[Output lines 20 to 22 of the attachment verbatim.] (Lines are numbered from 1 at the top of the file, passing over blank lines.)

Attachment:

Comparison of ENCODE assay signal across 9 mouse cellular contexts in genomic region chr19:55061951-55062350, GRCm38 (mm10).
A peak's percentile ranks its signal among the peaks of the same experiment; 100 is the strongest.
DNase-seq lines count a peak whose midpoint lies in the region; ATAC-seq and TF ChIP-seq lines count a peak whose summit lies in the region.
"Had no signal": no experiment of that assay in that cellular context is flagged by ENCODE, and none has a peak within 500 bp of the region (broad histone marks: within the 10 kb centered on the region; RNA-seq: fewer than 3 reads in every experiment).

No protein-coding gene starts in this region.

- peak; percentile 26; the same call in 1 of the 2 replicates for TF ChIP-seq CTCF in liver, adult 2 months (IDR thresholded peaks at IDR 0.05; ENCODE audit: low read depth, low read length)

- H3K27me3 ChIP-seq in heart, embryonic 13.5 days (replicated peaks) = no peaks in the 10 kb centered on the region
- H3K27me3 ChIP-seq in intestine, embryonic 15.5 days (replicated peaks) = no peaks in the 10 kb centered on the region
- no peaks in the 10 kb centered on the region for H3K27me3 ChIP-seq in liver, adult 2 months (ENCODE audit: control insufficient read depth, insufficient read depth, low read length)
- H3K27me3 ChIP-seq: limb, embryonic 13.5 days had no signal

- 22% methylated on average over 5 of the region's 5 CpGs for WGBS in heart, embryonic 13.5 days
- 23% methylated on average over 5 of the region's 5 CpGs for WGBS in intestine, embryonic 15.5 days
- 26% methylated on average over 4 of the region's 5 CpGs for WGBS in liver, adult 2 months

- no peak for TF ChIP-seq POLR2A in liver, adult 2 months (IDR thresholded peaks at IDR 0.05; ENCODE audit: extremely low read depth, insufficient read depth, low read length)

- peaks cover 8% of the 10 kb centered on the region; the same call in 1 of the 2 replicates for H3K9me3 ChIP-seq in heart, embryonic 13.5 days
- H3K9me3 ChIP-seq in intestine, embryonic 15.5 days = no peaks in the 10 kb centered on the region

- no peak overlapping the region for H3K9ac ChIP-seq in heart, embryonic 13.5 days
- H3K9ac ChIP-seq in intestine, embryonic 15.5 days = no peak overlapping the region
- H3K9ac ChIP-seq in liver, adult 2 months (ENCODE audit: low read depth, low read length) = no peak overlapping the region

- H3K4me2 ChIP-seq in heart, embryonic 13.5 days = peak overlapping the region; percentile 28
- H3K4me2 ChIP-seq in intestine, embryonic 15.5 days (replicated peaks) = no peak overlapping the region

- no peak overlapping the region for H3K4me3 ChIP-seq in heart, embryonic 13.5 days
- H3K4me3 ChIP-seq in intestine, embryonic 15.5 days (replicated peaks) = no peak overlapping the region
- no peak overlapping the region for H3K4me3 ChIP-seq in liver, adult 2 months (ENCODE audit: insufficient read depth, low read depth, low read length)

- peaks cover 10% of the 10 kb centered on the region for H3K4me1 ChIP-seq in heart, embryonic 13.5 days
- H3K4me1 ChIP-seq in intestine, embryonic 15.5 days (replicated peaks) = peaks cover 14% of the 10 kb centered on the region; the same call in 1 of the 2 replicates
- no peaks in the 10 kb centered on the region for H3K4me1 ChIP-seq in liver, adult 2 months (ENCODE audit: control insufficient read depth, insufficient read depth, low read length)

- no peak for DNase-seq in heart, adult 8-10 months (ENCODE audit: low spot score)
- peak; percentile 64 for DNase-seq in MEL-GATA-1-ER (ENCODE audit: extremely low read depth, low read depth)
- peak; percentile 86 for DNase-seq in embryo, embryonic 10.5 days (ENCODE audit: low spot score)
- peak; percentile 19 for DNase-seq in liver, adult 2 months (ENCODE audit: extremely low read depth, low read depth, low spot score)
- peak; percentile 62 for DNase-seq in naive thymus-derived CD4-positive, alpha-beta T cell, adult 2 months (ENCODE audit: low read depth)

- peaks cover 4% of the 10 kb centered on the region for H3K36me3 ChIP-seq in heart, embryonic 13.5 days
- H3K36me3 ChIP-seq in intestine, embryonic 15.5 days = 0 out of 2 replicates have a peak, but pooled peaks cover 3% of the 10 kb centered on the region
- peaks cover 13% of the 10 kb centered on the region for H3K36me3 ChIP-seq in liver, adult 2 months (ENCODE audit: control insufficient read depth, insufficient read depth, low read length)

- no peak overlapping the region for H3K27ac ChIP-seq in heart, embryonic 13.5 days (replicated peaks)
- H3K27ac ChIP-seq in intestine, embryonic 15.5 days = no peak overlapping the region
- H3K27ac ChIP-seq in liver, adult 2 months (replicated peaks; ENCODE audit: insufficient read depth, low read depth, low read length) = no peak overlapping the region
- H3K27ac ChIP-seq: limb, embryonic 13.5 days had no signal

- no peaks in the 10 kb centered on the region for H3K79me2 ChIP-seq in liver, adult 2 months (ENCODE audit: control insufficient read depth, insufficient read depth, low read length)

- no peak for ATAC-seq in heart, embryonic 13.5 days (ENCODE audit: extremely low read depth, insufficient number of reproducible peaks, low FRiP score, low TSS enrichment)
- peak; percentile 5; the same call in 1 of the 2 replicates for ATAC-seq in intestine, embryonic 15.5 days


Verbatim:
- H3K4me2 ChIP-seq in heart, embryonic 13.5 days = peak overlapping the region; percentile 28
- H3K4me2 ChIP-seq in intestine, embryonic 15.5 days (replicated peaks) = no peak overlapping the region

- no peak overlapping the region for H3K4me3 ChIP-seq in heart, embryonic 13.5 days